“Without Emmaus I would have probably ended up dying on the streets,” says Sean, 56.
He’s just one of the 11,000 homeless people Emmaus has helped to make a new start since it launched 25 years ago.
The charity, which celebrated its momentous birthday this weekend, provides homeless people with a roof over their heads, a job to progress in and above all, a sense of community.
Men and women like Sean are taught to refurbish furniture and sell it on to the public. They live onsite in one of the 28 Emmaus communities across the UK for as long as they need to.
“It’s saved my life. It’s given me purpose,” Sean says. “I don’t think I’ve ever felt as powerful, just by getting out of bed and going to work in the morning.”
Sean was homeless for more than two years before finding the charity. He struggled with alcohol dependence and was forced to leave his home when a volatile relationship became unbearable.
“The relationship was an alcoholic relationship that towards the end was fuelled by alcohol abuse, domestic violence and verbal violence,” he explains.
“I had to leave the property in the end and chose to go on the streets.”
After six months of sleeping rough in London, Sean headed towards Huntingdon in Cambridgeshire in the hope of finding people he knew.
Once there, he was repeatedly in trouble with local police, usually for theft of alcohol, until an officer put him in touch with Addaction, a charity dedicated to helping with substance abuse.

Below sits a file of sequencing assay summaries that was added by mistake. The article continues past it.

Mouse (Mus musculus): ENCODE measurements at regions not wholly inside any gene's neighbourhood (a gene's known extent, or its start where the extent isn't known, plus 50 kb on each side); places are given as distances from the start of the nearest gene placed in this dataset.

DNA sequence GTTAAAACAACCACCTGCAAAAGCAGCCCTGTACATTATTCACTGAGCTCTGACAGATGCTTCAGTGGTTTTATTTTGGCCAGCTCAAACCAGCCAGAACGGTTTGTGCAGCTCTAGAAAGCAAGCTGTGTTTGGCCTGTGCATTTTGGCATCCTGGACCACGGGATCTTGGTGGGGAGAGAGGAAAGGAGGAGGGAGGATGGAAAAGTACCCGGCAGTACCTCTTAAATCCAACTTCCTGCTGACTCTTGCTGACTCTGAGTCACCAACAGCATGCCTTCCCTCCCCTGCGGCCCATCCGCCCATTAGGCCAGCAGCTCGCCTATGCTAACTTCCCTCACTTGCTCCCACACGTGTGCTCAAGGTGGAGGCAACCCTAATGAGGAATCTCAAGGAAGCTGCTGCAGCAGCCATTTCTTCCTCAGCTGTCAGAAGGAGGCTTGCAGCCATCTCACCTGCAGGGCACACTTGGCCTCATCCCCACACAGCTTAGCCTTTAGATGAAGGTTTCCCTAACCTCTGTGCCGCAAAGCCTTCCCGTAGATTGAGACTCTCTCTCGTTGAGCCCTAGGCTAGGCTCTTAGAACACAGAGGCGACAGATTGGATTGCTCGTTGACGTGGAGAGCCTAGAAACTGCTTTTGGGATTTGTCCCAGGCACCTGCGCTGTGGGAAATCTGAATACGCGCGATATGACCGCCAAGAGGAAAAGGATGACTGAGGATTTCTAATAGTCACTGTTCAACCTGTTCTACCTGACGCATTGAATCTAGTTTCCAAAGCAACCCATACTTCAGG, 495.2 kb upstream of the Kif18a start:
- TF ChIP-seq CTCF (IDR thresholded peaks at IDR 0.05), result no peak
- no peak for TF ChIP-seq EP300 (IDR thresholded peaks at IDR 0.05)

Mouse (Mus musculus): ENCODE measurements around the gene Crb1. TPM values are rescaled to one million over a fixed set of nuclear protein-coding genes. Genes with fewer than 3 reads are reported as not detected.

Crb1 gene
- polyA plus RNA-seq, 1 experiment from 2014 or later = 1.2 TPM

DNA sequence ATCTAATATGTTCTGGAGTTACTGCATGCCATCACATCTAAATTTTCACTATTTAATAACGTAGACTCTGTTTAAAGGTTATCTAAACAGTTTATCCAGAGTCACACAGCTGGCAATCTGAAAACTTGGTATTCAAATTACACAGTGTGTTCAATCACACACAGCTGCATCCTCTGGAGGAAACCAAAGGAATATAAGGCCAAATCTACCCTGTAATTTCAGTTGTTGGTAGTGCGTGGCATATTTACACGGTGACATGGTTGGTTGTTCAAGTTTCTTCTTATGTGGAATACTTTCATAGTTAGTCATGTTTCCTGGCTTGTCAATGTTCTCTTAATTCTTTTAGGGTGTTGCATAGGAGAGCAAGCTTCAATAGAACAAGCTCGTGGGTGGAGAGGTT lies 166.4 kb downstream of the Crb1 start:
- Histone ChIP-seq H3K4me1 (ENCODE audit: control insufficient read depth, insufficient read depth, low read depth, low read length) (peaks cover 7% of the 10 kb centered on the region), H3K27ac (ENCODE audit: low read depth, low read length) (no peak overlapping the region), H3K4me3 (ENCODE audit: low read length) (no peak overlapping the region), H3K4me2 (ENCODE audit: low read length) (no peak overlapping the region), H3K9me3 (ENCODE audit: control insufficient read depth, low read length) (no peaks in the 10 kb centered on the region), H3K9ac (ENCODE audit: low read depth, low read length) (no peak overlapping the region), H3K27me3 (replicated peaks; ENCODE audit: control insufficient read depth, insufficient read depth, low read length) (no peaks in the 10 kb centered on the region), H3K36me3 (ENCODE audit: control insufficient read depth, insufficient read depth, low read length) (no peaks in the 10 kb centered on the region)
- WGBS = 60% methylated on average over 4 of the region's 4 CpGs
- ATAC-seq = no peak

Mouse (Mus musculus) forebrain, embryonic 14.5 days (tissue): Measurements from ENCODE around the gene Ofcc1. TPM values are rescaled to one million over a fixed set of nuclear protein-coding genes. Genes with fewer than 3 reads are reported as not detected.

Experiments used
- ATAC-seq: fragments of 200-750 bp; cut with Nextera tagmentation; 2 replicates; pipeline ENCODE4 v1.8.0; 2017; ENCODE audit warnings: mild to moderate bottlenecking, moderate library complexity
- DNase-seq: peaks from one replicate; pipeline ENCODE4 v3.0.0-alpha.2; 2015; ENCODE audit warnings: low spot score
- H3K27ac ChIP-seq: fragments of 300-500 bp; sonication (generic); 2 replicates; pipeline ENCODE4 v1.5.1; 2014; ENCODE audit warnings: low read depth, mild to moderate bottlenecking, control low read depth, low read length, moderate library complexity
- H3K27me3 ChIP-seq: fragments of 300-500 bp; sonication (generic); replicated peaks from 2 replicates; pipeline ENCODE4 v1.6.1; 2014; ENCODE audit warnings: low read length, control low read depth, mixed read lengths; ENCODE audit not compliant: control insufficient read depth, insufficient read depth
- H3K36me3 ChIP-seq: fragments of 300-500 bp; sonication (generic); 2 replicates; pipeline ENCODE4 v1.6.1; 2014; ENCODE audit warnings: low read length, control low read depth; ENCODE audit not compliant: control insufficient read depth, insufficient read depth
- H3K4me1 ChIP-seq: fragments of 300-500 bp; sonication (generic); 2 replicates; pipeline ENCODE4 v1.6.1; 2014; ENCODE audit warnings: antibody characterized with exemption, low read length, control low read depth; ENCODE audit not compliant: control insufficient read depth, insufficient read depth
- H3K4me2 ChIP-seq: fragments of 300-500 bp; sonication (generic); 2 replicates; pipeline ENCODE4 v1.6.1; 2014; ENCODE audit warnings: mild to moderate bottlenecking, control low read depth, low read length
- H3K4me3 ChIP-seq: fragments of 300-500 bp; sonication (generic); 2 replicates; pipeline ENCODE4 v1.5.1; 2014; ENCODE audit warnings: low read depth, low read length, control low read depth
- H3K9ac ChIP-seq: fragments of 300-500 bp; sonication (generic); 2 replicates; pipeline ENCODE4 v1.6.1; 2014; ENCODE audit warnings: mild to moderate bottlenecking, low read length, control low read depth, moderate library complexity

After completing a two-week detox in hospital, Addaction helped Sean to connect with Emmaus. He’s now in his fourth year as an “Emmaus companion”, the title given to all formerly homeless community workers.
“Because I’ve been here so long now, I’m a bit of a troubleshooter,” he explains.
“The staff can put you anywhere in the community - whether that’s driving a vehicle, working in the warehouse, in the coffee shop or on the counter. I get shifted around on a daily basis.”
Working is at the heart of the Emmaus concept. The UK charity was founded by Selwyn Image who decided to set up a social enterprise after a frank conversation with a homeless man in a soup kitchen.
Selwyn wanted to find a new way to help the people using the shelter but the man shot down every idea he had.